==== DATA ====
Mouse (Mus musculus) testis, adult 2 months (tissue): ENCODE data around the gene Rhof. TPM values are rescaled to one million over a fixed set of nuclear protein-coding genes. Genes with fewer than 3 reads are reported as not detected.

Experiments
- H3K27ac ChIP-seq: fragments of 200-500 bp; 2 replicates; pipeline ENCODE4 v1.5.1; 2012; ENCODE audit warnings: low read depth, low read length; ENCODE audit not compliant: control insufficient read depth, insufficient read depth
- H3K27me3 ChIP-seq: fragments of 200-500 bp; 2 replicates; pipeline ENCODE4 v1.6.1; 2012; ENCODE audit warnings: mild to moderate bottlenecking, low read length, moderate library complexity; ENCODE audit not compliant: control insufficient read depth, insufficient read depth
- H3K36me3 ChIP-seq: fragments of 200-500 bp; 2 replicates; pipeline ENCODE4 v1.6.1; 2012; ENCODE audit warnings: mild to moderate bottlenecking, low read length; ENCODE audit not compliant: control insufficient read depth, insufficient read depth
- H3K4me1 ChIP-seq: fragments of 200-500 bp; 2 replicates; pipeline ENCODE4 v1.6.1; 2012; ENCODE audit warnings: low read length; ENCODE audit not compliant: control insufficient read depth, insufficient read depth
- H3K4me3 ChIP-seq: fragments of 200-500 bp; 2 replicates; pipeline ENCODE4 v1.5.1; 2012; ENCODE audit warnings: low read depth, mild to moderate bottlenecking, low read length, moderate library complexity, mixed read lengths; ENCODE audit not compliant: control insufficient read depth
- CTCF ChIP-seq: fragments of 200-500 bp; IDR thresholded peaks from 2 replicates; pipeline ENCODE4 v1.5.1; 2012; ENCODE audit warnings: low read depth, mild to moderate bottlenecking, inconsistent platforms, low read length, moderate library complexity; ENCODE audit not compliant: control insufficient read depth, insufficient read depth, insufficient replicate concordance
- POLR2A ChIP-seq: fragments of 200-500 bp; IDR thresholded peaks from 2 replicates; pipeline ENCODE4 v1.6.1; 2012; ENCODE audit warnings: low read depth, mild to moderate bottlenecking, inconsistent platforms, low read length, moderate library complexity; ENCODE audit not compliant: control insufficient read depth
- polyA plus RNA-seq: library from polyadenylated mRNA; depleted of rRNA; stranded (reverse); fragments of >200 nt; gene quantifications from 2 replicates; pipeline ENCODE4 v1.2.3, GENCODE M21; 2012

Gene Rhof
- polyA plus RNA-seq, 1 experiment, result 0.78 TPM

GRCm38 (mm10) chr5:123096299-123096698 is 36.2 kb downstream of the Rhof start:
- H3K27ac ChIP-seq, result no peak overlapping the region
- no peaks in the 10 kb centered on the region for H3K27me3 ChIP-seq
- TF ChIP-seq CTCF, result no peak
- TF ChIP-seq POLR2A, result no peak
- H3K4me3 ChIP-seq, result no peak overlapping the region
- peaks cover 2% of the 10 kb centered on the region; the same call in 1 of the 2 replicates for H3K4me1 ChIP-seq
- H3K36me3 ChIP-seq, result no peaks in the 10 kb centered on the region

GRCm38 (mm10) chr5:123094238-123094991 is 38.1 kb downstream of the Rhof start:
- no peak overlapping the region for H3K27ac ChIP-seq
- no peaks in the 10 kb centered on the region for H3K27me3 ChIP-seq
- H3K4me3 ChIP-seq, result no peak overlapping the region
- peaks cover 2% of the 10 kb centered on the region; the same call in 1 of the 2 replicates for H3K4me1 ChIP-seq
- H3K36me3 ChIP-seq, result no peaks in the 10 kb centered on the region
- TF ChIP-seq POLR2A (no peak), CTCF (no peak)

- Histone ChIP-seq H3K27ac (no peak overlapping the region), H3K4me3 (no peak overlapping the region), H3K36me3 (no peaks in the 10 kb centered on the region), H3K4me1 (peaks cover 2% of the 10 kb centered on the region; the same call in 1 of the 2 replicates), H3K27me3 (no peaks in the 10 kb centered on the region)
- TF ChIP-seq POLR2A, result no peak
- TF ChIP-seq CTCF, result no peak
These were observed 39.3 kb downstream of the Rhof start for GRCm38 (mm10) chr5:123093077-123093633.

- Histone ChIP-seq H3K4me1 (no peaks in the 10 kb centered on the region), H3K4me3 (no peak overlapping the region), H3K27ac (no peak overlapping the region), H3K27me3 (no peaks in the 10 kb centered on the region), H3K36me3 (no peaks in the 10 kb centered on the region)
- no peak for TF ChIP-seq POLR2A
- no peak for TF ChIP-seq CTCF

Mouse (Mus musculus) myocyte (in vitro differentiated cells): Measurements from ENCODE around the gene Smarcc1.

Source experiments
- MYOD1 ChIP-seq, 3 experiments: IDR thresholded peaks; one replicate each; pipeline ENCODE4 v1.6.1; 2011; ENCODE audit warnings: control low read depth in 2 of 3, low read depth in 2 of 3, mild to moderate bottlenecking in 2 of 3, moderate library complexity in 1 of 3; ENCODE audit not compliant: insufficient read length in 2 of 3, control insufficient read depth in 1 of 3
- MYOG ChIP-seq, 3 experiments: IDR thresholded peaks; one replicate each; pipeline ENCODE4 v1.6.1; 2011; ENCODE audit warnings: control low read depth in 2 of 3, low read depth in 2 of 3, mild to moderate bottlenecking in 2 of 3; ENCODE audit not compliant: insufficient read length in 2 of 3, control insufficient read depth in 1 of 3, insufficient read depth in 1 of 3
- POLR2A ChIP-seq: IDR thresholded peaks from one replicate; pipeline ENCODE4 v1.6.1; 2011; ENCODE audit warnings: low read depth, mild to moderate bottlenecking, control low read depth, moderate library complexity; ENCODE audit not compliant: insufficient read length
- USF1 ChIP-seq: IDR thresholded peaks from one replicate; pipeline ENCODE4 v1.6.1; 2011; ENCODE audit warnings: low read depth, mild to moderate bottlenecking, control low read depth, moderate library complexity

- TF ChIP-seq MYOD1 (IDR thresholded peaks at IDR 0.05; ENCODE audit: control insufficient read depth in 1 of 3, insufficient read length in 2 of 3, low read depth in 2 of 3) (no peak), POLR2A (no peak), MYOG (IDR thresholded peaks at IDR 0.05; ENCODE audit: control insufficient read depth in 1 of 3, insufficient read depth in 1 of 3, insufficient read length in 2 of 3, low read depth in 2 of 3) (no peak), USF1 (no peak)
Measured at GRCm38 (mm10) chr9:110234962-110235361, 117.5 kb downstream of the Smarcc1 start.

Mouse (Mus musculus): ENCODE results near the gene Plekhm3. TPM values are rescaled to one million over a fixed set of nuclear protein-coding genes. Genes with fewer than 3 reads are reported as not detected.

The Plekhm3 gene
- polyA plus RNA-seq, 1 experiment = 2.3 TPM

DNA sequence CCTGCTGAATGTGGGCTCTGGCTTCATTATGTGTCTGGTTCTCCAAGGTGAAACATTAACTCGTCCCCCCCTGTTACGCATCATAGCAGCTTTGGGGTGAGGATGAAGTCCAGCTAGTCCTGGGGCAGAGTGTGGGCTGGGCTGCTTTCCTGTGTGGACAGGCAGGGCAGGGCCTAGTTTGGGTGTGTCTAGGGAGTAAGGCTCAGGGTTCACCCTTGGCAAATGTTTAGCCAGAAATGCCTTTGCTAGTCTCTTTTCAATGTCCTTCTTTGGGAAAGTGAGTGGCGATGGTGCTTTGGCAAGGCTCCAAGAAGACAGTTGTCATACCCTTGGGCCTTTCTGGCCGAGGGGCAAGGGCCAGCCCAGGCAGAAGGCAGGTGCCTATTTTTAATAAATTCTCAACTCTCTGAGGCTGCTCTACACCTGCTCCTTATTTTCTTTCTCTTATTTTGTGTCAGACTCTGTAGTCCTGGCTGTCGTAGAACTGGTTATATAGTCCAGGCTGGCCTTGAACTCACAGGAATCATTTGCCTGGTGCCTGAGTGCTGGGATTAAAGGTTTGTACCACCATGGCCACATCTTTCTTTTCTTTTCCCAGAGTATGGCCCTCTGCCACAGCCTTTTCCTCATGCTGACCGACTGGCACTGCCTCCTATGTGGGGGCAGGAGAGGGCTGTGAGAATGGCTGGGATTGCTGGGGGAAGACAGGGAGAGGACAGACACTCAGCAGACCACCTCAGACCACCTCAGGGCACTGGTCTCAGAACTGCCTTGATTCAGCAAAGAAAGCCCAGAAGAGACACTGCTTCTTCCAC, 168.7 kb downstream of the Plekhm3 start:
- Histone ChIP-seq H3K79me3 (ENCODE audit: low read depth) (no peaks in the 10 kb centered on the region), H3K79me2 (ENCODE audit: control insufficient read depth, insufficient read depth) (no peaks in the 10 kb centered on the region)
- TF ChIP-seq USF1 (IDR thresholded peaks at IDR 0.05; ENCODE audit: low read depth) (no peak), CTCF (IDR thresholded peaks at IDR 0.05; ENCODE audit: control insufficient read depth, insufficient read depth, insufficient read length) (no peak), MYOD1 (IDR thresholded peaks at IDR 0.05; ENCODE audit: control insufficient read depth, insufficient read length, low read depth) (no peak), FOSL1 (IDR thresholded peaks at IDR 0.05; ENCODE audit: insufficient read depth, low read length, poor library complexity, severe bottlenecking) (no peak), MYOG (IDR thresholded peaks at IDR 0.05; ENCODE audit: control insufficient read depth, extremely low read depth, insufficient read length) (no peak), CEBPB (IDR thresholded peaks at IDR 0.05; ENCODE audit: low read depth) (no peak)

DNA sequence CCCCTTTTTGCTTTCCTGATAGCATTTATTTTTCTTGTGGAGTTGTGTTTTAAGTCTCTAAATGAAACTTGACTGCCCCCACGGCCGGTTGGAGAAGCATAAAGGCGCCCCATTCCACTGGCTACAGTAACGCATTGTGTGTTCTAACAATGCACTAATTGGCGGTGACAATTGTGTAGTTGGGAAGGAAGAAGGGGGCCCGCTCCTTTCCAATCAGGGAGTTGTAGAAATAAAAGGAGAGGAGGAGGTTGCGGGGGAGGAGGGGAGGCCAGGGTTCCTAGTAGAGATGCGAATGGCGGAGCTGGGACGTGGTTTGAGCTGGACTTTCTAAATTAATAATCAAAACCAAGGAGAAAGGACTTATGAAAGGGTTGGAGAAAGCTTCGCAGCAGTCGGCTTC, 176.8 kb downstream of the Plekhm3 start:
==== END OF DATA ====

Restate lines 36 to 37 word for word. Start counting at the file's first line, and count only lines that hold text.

Source experiments
- MYOD1 ChIP-seq, 3 experiments: IDR thresholded peaks; one replicate each; pipeline ENCODE4 v1.6.1; 2011; ENCODE audit warnings: control low read depth in 2 of 3, low read depth in 2 of 3, mild to moderate bottlenecking in 2 of 3, moderate library complexity in 1 of 3; ENCODE audit not compliant: insufficient read length in 2 of 3, control insufficient read depth in 1 of 3